Other applications such as construction equipment, agricultural machinery, and even ships may join the hydrogen engine mission soon. These are most likely applications that are hard to electrify due to their usage demands, and already have variants powered by various gaseous fuels.
A hydrogen internal combustion engine will both physically fit in today’s trucks and work with current transmissions. They will also integrate seamlessly into the industry’s existing service networks and practices. For fans of RAM trucks, the 6.7L Cummins hydrogen engine would fit neatly into one of their heavy-duty pickup models. And it appears that Stellantis is bullish on hydrogen, too, as it has alluded to running this fuel as soon as 2024.
Cummins plans to use its new fuel-agnostic engine platform to help develop hydrogen combustion engines moving forward. The 6.7-liter and 15-liter will have optimized cylinder heads with flexible overhead cam systems that can be swapped, depending on the fuel used (i.e., natural gas, diesel, or hydrogen). The hydrogen-specific heads will offer improved cooling and reduced friction to achieve a more efficient and higher power density from the platform. The changes between fuels will, in theory, only change above the head gasket.
According to Srikanth Padmanabhan, president of Engine Business for Cummins, there were too many limitations and other compromises associated with converting a diesel or natural gas engine over to hydrogen, so a new platform was necessary.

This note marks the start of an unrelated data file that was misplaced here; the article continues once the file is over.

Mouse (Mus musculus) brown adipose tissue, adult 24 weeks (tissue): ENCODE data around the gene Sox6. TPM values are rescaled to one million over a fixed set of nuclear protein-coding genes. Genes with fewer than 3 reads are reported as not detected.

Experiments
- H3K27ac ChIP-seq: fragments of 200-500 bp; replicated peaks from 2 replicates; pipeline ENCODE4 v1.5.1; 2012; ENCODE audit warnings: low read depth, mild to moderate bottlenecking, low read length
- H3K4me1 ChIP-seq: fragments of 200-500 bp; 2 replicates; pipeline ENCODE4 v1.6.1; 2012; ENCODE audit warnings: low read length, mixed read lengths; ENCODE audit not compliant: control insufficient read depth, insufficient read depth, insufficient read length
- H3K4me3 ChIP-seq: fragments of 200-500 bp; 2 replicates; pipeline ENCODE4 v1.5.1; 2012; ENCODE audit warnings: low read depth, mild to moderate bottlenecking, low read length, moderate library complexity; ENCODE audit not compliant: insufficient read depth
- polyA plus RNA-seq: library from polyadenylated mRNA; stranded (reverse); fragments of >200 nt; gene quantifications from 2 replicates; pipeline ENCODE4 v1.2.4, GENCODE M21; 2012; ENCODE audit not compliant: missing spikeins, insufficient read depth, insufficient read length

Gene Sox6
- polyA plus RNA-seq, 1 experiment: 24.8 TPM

“[We] have designed an advanced optimized combustion chamber for fuel mixing, charge motion, and turbulence generation that we believe is critical for fast hydrogen combustion to maximize power density and efficiency,” Padmanabhan explains. “It’s also important to note that this combustion system will synergize with our next-generation high power density, high-efficiency natural gas engines.”
With decades of experience with natural gas-powered engines, Padmanabhan adds that Cummins is primed for the challenge of hydrogen ICE as the industry shifts to zero-carbon.
“Launching the hydrogen engine also benefits other paths to reach a zero-carbon future, such as hydrogen fuel cells,” he says. “By creating a viable use case and demand for hydrogen in the near term, we can accelerate hydrogen infrastructure build-out and increase scale production of vehicle storage tanks. Both advances are necessary for the widespread adoption of fuel-cell powertrains.”
Jim Nebergall, General Manager, Hydrogen Engines at Cummins, says their customers have positively responded to this new initiative because the hydrogen ICE platform is based on familiar componentry. “These engines look like engines, sound like engines, and fit where engines normally fit.”
In May, the company debuted its 15-liter hydrogen engine at ACT Expo in Long Beach, California. It will be built on its fuel-agnostic platform, where the engines use similar components below the head gasket. Above the head gasket, each has different features for the different fuel types. The 15-liter version is expected to be in full production in 2027. The 6.7-Liter engine could be in production as early as 2023-’24.